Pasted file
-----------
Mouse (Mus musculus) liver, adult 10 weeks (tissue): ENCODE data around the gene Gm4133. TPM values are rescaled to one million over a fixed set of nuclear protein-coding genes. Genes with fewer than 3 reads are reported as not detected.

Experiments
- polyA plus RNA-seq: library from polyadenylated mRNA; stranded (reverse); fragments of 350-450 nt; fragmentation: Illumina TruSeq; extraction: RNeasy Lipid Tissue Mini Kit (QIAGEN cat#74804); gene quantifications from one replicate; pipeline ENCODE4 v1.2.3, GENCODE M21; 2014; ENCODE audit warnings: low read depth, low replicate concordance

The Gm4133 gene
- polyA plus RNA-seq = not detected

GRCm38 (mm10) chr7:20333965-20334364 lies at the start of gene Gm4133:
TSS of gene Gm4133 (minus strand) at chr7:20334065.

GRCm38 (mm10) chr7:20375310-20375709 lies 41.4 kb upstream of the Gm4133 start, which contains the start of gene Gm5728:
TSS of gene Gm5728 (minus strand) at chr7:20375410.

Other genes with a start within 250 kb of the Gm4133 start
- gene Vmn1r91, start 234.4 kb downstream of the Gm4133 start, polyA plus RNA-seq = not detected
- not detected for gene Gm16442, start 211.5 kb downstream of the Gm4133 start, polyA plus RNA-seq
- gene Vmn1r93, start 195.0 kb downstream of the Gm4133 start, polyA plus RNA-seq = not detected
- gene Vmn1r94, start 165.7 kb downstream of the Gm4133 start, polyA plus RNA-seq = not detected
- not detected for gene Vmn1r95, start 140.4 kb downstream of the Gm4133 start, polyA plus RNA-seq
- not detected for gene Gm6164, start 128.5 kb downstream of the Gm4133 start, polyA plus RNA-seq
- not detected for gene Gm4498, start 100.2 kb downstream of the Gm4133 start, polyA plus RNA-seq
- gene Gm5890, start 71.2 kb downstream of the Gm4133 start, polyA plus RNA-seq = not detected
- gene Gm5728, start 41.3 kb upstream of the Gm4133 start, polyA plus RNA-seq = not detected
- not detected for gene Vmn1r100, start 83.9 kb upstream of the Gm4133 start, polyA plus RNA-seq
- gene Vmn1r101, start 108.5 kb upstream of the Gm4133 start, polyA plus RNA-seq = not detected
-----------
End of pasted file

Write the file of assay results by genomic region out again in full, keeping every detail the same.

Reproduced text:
Mouse (Mus musculus) liver, adult 10 weeks (tissue): ENCODE data around the gene Gm4133. TPM values are rescaled to one million over a fixed set of nuclear protein-coding genes. Genes with fewer than 3 reads are reported as not detected.

Experiments
- polyA plus RNA-seq: library from polyadenylated mRNA; stranded (reverse); fragments of 350-450 nt; fragmentation: Illumina TruSeq; extraction: RNeasy Lipid Tissue Mini Kit (QIAGEN cat#74804); gene quantifications from one replicate; pipeline ENCODE4 v1.2.3, GENCODE M21; 2014; ENCODE audit warnings: low read depth, low replicate concordance

The Gm4133 gene
- polyA plus RNA-seq = not detected

GRCm38 (mm10) chr7:20333965-20334364 lies at the start of gene Gm4133:
TSS of gene Gm4133 (minus strand) at chr7:20334065.

GRCm38 (mm10) chr7:20375310-20375709 lies 41.4 kb upstream of the Gm4133 start, which contains the start of gene Gm5728:
TSS of gene Gm5728 (minus strand) at chr7:20375410.

Other genes with a start within 250 kb of the Gm4133 start
- gene Vmn1r91, start 234.4 kb downstream of the Gm4133 start, polyA plus RNA-seq = not detected
- not detected for gene Gm16442, start 211.5 kb downstream of the Gm4133 start, polyA plus RNA-seq
- gene Vmn1r93, start 195.0 kb downstream of the Gm4133 start, polyA plus RNA-seq = not detected
- gene Vmn1r94, start 165.7 kb downstream of the Gm4133 start, polyA plus RNA-seq = not detected
- not detected for gene Vmn1r95, start 140.4 kb downstream of the Gm4133 start, polyA plus RNA-seq
- not detected for gene Gm6164, start 128.5 kb downstream of the Gm4133 start, polyA plus RNA-seq
- not detected for gene Gm4498, start 100.2 kb downstream of the Gm4133 start, polyA plus RNA-seq
- gene Gm5890, start 71.2 kb downstream of the Gm4133 start, polyA plus RNA-seq = not detected
- gene Gm5728, start 41.3 kb upstream of the Gm4133 start, polyA plus RNA-seq = not detected
- not detected for gene Vmn1r100, start 83.9 kb upstream of the Gm4133 start, polyA plus RNA-seq
- gene Vmn1r101, start 108.5 kb upstream of the Gm4133 start, polyA plus RNA-seq = not detected